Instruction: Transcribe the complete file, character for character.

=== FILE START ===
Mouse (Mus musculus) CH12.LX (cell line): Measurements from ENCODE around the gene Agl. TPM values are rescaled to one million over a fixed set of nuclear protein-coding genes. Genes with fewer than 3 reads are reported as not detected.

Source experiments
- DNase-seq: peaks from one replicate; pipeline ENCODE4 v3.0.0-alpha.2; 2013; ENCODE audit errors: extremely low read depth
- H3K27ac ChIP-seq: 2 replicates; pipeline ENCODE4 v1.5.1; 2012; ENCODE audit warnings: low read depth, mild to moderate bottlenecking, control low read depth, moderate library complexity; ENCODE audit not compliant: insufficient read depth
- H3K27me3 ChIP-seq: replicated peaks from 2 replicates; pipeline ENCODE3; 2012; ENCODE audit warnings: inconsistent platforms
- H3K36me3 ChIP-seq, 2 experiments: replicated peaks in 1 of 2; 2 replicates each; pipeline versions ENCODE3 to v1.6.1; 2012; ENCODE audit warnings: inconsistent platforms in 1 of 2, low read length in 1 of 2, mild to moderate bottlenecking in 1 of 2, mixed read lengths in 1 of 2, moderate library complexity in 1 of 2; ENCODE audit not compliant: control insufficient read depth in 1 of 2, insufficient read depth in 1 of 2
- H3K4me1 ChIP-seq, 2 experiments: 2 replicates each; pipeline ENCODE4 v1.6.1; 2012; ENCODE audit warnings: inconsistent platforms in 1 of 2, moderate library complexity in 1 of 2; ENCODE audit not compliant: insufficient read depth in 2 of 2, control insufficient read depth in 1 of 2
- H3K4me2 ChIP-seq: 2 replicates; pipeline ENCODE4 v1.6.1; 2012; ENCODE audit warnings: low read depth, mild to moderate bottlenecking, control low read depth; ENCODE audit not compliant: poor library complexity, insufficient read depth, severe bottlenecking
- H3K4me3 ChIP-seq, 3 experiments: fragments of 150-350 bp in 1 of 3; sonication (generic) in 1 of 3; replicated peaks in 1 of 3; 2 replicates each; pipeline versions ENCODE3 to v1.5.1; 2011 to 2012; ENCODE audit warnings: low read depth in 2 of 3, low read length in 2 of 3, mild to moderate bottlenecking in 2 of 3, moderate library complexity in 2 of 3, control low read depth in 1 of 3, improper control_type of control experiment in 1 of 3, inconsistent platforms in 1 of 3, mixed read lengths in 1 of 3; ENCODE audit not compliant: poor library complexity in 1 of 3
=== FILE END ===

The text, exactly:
Mouse (Mus musculus) CH12.LX (cell line): Measurements from ENCODE around the gene Agl. TPM values are rescaled to one million over a fixed set of nuclear protein-coding genes. Genes with fewer than 3 reads are reported as not detected.

Source experiments
- DNase-seq: peaks from one replicate; pipeline ENCODE4 v3.0.0-alpha.2; 2013; ENCODE audit errors: extremely low read depth
- H3K27ac ChIP-seq: 2 replicates; pipeline ENCODE4 v1.5.1; 2012; ENCODE audit warnings: low read depth, mild to moderate bottlenecking, control low read depth, moderate library complexity; ENCODE audit not compliant: insufficient read depth
- H3K27me3 ChIP-seq: replicated peaks from 2 replicates; pipeline ENCODE3; 2012; ENCODE audit warnings: inconsistent platforms
- H3K36me3 ChIP-seq, 2 experiments: replicated peaks in 1 of 2; 2 replicates each; pipeline versions ENCODE3 to v1.6.1; 2012; ENCODE audit warnings: inconsistent platforms in 1 of 2, low read length in 1 of 2, mild to moderate bottlenecking in 1 of 2, mixed read lengths in 1 of 2, moderate library complexity in 1 of 2; ENCODE audit not compliant: control insufficient read depth in 1 of 2, insufficient read depth in 1 of 2
- H3K4me1 ChIP-seq, 2 experiments: 2 replicates each; pipeline ENCODE4 v1.6.1; 2012; ENCODE audit warnings: inconsistent platforms in 1 of 2, moderate library complexity in 1 of 2; ENCODE audit not compliant: insufficient read depth in 2 of 2, control insufficient read depth in 1 of 2
- H3K4me2 ChIP-seq: 2 replicates; pipeline ENCODE4 v1.6.1; 2012; ENCODE audit warnings: low read depth, mild to moderate bottlenecking, control low read depth; ENCODE audit not compliant: poor library complexity, insufficient read depth, severe bottlenecking
- H3K4me3 ChIP-seq, 3 experiments: fragments of 150-350 bp in 1 of 3; sonication (generic) in 1 of 3; replicated peaks in 1 of 3; 2 replicates each; pipeline versions ENCODE3 to v1.5.1; 2011 to 2012; ENCODE audit warnings: low read depth in 2 of 3, low read length in 2 of 3, mild to moderate bottlenecking in 2 of 3, moderate library complexity in 2 of 3, control low read depth in 1 of 3, improper control_type of control experiment in 1 of 3, inconsistent platforms in 1 of 3, mixed read lengths in 1 of 3; ENCODE audit not compliant: poor library complexity in 1 of 3